Berkshire made little progress in shrinking the cash pile, which fell 5% in the fourth quarter to $ 138.3 billion. Buffett has struggled to keep up with the flow in recent years, as Berkshire dumped cash faster than it could find higher-yielding assets to recover, prompting a spike in share buybacks.
2. Apple is as valuable to Berkshire as BNSF Railroad
Berkshire’s $ 120 billion investment in Apple Inc. stock has become so valuable that Buffett places it in the same category as the burgeoning railroad business it spent a decade building.
It started building a stake in the iPhone maker in 2016 and spent just $ 31.1 billion to acquire it all. The increase in value since then places it among the company’s top three assets, along with its insurers and BNSF, the US rail purchase completed in 2010, according to the annual letter.
“In some ways, it’s his kind of business,” said James Armstrong, who manages assets, including Berkshire stocks, as president of Henry H. Armstrong Associates. “It is a brand name, it is global, it is an absolutely addictive product.”
Buffett had always been reluctant to invest in technology, saying he did not understand companies well enough. But the surge in MPs, including Combs and Weschler, has taken Berkshire deep into the sector. In addition to Apple, the conglomerate has accumulated stakes in Amazon.com Inc., cloud computing company Snowflake Inc., and Verizon Communications Inc.
3. Buffett admits to mistake in a $ 37.2 billion deal
Buffett admitted he made a mistake when he bought Precision Castparts Corp. five years ago for $ 37.2 billion.
“I paid too much for the company,” the billionaire investor said Saturday in his annual letter. “No one misled me in any way, I was just too optimistic about PCC’s normalized earnings potential.”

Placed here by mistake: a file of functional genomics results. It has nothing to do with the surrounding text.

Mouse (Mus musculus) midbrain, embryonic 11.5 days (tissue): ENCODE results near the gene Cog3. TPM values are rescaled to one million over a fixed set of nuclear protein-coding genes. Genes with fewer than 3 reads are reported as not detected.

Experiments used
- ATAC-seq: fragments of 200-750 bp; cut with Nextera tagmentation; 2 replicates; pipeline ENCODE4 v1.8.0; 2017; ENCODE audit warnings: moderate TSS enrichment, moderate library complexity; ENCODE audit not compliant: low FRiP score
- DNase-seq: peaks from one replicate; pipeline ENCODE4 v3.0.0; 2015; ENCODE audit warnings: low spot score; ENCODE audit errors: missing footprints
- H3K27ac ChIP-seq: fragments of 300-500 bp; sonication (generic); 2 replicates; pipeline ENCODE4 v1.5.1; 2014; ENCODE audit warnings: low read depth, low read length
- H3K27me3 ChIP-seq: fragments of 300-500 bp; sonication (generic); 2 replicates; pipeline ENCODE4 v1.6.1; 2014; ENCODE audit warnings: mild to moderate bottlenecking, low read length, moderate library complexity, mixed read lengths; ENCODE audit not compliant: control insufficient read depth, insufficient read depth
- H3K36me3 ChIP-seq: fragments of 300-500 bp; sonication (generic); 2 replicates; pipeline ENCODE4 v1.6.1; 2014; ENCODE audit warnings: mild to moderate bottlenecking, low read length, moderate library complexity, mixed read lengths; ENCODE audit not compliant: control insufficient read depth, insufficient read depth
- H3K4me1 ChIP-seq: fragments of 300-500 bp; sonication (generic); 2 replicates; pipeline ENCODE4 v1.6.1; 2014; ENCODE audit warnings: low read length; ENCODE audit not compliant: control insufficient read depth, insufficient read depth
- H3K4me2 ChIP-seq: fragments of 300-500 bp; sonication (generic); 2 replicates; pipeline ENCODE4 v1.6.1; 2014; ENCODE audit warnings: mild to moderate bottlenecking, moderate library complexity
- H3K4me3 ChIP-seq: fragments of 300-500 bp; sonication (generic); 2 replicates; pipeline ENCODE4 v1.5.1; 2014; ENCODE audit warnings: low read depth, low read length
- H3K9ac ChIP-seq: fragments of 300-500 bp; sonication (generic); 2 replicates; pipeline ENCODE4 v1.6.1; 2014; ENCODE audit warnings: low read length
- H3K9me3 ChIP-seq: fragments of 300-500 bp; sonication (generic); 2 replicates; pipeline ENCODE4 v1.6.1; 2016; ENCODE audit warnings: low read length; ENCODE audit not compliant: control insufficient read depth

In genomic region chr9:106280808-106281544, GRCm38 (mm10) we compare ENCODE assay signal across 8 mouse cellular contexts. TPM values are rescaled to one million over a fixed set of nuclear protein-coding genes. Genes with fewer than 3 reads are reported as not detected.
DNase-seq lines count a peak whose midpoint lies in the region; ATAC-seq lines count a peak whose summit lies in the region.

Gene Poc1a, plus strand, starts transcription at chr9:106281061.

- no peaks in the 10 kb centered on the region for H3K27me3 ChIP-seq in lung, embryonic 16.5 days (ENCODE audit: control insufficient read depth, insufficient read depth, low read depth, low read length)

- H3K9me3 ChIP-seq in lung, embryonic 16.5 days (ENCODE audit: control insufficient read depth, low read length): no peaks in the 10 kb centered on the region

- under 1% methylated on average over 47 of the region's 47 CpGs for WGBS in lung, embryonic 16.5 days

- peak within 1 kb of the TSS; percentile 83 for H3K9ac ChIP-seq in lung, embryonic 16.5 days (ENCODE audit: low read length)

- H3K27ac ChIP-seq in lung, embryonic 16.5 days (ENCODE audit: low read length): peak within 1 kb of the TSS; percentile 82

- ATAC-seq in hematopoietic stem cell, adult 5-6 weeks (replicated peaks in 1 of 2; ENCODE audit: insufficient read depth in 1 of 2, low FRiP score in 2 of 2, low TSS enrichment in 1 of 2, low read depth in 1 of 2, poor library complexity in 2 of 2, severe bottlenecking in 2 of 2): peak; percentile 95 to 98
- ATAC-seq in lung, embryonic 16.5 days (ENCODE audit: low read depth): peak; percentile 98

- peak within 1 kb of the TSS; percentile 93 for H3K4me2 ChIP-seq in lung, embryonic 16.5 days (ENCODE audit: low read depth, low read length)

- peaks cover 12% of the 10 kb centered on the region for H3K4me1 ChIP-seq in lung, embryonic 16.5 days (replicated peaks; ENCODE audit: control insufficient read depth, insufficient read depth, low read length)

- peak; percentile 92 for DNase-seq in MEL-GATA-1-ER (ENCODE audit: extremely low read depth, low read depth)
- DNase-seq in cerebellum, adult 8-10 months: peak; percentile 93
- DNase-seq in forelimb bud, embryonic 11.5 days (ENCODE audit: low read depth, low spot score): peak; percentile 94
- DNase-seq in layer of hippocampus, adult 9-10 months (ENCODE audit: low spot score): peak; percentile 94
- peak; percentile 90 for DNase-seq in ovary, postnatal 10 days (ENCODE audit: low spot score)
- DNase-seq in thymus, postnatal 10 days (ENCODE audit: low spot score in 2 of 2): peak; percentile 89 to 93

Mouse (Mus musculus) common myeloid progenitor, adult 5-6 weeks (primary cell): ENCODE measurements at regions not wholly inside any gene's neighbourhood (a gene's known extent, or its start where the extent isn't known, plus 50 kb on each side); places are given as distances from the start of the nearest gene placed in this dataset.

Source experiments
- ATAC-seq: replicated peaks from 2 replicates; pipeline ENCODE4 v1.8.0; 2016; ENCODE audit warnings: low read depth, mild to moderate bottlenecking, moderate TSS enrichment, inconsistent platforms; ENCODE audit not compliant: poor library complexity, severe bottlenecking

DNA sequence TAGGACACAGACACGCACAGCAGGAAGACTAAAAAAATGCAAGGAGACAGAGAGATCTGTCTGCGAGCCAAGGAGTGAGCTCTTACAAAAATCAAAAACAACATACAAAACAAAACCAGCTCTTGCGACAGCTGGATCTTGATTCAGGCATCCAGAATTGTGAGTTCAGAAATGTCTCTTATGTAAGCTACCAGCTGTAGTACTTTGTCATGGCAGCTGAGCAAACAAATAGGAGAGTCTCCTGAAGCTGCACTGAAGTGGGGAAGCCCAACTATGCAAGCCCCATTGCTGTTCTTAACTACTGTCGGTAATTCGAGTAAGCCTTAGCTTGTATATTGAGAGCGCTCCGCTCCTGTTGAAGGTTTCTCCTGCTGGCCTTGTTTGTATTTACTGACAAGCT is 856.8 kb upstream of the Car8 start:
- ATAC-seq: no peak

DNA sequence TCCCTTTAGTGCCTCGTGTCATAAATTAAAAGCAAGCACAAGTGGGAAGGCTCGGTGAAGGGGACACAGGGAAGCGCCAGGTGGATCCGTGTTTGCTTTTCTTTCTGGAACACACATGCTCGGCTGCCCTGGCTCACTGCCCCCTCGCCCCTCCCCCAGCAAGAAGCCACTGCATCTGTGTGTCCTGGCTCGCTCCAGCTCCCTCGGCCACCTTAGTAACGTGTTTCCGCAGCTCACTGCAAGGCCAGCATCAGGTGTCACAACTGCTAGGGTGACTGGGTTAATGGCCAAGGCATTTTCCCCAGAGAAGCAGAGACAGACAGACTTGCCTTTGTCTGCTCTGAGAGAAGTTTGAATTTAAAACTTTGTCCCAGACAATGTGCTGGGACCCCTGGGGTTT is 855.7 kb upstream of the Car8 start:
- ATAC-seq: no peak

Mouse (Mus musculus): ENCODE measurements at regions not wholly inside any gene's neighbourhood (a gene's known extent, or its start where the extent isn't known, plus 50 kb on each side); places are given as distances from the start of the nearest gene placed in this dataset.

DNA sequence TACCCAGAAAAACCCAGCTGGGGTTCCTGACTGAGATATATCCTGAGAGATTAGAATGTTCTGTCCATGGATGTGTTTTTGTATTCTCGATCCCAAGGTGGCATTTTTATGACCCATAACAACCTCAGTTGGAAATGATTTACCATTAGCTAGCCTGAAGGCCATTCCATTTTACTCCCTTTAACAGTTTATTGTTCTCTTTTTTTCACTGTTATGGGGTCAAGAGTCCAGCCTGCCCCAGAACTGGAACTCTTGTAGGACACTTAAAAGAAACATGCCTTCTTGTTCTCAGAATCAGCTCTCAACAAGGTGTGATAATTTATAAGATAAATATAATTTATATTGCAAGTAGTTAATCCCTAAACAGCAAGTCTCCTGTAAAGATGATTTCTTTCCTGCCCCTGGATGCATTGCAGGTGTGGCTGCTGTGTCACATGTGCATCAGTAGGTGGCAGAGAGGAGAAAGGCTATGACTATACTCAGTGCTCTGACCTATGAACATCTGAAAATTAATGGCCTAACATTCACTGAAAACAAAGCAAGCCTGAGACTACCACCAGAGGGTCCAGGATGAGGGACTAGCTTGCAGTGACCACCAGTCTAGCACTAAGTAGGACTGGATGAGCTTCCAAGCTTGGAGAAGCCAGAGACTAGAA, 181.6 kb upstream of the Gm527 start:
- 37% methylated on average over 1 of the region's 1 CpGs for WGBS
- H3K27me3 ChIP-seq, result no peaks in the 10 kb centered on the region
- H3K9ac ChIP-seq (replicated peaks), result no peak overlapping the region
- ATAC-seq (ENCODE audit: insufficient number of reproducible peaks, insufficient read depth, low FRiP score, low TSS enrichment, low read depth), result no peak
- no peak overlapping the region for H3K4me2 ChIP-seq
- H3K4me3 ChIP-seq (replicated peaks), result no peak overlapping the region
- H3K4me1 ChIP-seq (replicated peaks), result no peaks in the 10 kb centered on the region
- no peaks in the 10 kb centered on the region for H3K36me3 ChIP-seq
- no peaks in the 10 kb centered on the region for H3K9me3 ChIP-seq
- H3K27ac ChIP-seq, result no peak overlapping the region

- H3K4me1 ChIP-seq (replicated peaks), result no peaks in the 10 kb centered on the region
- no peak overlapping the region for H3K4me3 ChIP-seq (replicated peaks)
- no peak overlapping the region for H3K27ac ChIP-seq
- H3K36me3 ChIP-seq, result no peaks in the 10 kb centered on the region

Berkshire took a nearly $ 11 billion write-off last year that was tied largely to Precision Castparts, the Portland, Oregon-based manufacturer of equipment for the aerospace and energy industries.
The pandemic was the main culprit. Precision Castparts struggled when demand for flights plummeted, prompting airlines to park their planes and cut their hours. Fewer flights means less demand for parts and new planes. Precision cut its workforce by about 40% last year, according to Berkshire’s annual report.
4. Profit gains thanks to rail, manufacturers
Although the effects of the pandemic continue to affect Berkshire’s collection of businesses, the conglomerate posted a gain of about 14% in operating profit in the fourth quarter compared to the same period last year.
That was helped by a record quarter for the BNSF railroad since its 2010 purchase and one of the best quarters for manufacturing operations since mid-2019.
5. Goodbye Omaha, hello Los Angeles
Berkshire’s annual gathering has for years drawn crowds of Buffett fans to Omaha, Nebraska, where the conglomerate is based. This year, the show moves to the West Coast.
While it remains virtual due to the pandemic, the annual meeting will be filmed in Los Angeles, the company said Saturday.
That will bring the event closer to the home of Buffett’s longtime business partner, Charlie Munger. Buffett and Munger will be joined by two key MPs, Greg Abel and Ajit Jain, who will also answer questions.
Buffett and Abel, who live closer to the Berkshire headquarters, faced “dark sand, 18,000 empty seats and a camera” last year at the annual meeting, Buffett said in his letter. The 90-year-old billionaire said he hopes to meet in person in 2022